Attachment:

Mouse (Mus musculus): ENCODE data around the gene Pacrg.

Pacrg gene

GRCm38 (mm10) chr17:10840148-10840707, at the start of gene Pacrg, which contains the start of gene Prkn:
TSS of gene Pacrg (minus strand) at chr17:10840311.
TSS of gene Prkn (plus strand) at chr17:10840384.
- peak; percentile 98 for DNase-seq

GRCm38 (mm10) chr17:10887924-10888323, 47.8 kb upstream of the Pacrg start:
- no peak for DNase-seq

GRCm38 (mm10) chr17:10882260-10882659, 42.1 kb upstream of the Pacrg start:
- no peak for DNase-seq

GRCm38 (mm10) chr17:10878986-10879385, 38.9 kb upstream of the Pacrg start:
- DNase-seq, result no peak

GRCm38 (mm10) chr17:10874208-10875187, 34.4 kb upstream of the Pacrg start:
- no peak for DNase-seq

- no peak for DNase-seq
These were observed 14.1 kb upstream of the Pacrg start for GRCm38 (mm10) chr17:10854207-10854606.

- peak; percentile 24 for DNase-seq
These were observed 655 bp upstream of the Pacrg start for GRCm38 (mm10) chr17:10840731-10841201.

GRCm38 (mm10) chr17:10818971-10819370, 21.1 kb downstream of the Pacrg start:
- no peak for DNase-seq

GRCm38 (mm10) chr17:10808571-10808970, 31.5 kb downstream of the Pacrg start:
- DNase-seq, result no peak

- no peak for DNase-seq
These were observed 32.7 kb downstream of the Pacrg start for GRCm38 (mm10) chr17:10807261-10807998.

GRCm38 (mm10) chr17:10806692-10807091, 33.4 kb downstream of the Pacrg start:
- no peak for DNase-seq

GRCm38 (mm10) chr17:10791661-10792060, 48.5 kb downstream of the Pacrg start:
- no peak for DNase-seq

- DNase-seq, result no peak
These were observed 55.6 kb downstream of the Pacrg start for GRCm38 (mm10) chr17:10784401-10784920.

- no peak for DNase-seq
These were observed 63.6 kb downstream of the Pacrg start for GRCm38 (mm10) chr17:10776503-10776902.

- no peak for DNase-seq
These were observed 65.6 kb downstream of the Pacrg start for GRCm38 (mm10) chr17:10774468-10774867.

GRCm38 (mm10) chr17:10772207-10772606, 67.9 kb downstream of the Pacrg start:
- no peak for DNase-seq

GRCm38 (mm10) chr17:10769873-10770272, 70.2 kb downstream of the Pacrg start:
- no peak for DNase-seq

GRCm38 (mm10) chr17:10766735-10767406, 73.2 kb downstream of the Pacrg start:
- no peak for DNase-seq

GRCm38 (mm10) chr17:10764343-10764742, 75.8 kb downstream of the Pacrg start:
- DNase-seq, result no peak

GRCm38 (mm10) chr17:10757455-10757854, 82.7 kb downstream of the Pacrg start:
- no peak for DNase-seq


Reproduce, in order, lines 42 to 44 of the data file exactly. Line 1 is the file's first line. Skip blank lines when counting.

- DNase-seq, result no peak

GRCm38 (mm10) chr17:10757455-10757854, 82.7 kb downstream of the Pacrg start:
- no peak for DNase-seq